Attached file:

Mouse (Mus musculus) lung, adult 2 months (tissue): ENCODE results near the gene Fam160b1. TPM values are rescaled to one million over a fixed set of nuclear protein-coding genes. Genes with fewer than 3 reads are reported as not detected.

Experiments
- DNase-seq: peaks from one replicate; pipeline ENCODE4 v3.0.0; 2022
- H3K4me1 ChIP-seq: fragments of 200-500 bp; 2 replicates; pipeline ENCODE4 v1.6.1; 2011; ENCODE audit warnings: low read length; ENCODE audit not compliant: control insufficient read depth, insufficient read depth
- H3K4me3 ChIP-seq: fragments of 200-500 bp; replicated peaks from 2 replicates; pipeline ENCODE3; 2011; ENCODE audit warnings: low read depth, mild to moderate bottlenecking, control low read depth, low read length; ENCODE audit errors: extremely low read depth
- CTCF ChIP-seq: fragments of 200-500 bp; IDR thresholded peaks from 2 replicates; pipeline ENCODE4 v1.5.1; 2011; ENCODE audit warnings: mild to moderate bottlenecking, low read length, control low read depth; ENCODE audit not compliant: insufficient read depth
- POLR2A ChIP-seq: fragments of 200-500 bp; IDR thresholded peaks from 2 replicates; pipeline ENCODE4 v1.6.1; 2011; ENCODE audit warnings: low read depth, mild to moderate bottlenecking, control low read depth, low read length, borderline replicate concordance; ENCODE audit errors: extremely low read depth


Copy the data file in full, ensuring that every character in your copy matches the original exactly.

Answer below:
Mouse (Mus musculus) lung, adult 2 months (tissue): ENCODE results near the gene Fam160b1. TPM values are rescaled to one million over a fixed set of nuclear protein-coding genes. Genes with fewer than 3 reads are reported as not detected.

Experiments
- DNase-seq: peaks from one replicate; pipeline ENCODE4 v3.0.0; 2022
- H3K4me1 ChIP-seq: fragments of 200-500 bp; 2 replicates; pipeline ENCODE4 v1.6.1; 2011; ENCODE audit warnings: low read length; ENCODE audit not compliant: control insufficient read depth, insufficient read depth
- H3K4me3 ChIP-seq: fragments of 200-500 bp; replicated peaks from 2 replicates; pipeline ENCODE3; 2011; ENCODE audit warnings: low read depth, mild to moderate bottlenecking, control low read depth, low read length; ENCODE audit errors: extremely low read depth
- CTCF ChIP-seq: fragments of 200-500 bp; IDR thresholded peaks from 2 replicates; pipeline ENCODE4 v1.5.1; 2011; ENCODE audit warnings: mild to moderate bottlenecking, low read length, control low read depth; ENCODE audit not compliant: insufficient read depth
- POLR2A ChIP-seq: fragments of 200-500 bp; IDR thresholded peaks from 2 replicates; pipeline ENCODE4 v1.6.1; 2011; ENCODE audit warnings: low read depth, mild to moderate bottlenecking, control low read depth, low read length, borderline replicate concordance; ENCODE audit errors: extremely low read depth